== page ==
Mean survival time after diagnosis was estimated to be 17.4±13.8 months (range=1.3-62.2 months). Mean overall survival after diagnosis of patients with KRAS-mutant and wild-type tumors was 18.3±16.3 and 16. 7±11.5 months, respectively. Also, mean overall survival of patients with primary tumor located to left and right colon was 18.8±14.9 and 12.6±7.3 months, respectively with no statistically significant difference between groups (p values=0.818 and 0.391, respectively).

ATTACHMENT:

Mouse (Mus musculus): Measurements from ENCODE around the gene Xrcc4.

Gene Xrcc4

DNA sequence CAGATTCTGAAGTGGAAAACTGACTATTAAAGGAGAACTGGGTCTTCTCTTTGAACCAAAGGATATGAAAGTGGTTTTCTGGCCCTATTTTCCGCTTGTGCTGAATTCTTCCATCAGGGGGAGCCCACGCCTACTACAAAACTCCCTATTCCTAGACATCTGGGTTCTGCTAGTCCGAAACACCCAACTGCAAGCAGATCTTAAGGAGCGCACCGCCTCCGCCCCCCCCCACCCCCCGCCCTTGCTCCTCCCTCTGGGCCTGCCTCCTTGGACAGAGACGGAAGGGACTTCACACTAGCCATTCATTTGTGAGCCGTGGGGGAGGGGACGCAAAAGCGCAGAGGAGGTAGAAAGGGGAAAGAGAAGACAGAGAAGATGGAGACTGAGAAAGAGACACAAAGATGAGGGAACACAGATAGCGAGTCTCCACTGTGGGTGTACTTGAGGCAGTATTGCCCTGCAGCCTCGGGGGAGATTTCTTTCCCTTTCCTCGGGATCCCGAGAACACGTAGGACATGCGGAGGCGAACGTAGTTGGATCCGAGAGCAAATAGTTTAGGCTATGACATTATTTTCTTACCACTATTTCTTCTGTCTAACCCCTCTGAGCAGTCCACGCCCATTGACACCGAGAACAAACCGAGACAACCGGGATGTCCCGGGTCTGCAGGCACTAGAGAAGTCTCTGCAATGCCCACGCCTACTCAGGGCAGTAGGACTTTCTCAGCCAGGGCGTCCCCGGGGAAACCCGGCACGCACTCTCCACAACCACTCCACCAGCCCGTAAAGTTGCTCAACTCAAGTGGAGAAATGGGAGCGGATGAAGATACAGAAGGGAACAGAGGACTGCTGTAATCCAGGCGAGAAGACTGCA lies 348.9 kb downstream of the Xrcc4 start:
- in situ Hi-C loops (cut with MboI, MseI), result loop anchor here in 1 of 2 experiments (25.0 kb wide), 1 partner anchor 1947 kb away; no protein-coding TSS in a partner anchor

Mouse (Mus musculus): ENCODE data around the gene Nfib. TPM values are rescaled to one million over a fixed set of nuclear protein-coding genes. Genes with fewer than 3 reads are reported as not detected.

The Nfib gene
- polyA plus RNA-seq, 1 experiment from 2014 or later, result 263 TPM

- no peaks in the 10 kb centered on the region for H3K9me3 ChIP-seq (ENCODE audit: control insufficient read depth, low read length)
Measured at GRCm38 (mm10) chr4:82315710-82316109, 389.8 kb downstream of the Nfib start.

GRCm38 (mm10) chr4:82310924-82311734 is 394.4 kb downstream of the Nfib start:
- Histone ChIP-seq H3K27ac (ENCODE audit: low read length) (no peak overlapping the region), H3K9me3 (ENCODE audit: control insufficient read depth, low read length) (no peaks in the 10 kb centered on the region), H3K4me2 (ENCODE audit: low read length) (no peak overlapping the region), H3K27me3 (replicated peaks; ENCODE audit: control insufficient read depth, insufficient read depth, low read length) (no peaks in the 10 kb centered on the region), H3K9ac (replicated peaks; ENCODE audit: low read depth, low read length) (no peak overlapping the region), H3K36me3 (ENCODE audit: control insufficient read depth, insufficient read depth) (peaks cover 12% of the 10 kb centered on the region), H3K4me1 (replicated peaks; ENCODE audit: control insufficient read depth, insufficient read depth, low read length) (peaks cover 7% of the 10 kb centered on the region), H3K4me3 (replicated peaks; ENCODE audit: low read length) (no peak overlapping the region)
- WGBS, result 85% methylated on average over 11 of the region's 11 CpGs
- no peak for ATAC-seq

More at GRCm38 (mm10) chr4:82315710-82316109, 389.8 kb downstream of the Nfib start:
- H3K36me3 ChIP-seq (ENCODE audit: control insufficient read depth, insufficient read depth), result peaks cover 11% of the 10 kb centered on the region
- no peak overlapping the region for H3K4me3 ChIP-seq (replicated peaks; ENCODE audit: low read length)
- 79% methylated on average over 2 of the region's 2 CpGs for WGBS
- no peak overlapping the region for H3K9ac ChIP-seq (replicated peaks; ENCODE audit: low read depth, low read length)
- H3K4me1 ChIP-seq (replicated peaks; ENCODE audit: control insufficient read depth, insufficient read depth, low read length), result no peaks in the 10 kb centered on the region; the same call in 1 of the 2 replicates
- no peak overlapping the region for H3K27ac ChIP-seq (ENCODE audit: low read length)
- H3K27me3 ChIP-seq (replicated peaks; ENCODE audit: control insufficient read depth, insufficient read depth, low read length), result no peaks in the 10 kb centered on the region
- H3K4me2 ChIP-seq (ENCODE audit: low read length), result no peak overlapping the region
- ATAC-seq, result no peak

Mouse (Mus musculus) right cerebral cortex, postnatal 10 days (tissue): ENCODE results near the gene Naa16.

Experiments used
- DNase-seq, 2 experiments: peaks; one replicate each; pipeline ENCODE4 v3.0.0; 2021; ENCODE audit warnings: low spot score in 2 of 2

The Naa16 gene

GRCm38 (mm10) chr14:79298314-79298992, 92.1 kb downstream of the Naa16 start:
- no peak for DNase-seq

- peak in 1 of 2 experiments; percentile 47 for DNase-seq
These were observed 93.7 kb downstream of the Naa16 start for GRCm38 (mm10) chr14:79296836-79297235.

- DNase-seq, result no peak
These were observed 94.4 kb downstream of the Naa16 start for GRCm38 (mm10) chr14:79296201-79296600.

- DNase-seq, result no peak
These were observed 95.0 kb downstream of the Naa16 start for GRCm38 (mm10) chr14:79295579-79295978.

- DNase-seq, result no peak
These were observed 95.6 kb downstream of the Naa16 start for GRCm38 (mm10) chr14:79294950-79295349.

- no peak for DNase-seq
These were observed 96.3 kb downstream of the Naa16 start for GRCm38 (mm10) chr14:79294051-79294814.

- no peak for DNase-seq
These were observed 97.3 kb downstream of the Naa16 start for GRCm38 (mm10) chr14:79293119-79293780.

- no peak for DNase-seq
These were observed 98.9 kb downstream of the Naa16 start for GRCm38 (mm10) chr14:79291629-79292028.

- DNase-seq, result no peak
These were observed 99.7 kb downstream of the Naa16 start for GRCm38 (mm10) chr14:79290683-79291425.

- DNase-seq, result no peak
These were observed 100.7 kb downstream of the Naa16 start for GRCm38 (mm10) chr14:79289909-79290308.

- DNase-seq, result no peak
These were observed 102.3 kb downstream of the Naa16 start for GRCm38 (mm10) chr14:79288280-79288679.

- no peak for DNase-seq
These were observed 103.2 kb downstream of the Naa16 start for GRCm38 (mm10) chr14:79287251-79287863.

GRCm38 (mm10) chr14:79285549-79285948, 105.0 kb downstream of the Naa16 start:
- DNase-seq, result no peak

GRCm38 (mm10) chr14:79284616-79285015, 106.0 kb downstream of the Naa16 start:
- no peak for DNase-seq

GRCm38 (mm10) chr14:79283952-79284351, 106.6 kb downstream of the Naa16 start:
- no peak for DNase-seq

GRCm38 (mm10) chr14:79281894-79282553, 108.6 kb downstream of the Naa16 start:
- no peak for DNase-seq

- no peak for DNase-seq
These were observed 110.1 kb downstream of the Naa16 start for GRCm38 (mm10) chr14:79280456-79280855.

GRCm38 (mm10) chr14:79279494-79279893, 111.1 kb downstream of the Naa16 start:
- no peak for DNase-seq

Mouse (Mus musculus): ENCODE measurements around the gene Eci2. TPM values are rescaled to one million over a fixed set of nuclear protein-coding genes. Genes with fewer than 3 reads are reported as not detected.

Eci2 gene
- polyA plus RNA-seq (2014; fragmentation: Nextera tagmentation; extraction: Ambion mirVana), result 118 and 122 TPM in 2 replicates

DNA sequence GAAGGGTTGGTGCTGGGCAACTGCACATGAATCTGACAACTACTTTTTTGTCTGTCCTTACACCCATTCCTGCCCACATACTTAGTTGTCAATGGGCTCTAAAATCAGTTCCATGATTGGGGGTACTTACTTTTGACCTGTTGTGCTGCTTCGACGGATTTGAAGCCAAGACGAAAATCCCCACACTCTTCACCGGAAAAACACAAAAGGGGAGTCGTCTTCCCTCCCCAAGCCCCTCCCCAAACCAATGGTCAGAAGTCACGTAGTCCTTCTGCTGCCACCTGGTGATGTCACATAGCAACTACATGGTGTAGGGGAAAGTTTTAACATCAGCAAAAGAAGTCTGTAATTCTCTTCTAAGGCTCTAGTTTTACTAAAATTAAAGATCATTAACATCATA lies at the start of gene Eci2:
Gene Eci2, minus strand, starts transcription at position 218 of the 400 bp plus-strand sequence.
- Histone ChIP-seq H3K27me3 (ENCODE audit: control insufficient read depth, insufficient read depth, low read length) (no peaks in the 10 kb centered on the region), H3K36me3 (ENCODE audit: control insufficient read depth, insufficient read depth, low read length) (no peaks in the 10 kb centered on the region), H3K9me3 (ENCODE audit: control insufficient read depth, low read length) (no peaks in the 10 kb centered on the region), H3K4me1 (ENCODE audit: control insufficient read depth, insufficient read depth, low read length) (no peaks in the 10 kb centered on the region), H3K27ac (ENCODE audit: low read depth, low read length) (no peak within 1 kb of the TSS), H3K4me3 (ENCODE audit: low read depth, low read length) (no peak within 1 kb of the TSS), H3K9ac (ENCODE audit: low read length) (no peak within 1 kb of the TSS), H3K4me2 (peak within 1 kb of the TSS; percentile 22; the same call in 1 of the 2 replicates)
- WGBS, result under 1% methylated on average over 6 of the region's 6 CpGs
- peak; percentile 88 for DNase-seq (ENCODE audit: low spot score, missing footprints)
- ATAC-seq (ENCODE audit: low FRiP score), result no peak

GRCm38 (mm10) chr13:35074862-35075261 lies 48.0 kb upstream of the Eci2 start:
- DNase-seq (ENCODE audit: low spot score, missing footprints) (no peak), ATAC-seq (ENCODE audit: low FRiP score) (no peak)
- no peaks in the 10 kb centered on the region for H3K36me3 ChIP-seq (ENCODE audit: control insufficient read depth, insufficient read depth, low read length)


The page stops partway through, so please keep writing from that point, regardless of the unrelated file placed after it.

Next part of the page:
In our study, 52 patients (62.7%) received bevacizumab, 13 patients (15.7%) received cetuximab and 8 patients (9.6%) received panitumumab protocol as primary treatment. Of patients 31.3% (n=26) showed progression and 6 of these (7.2%) received cetuximab, 17 (20.5%) received bevacizumab and 1 (1.2%) received aflibercept as second-line treatment. The presence of KRAS mutation and tumor localization were not significantly associated with progression (p=0.603 and 0.687, respectively). At the end of follow-up period, 57.8% of patients (n=48) were deceased. Among survivors, 7 patients (8.4%) were in remission, 20 patients were refractory and 8 were lost to follow-up (9.6%). The presence of KRAS mutation and tumor localization were not significantly associated with mortality (p=0.073 and 0.563, respectively).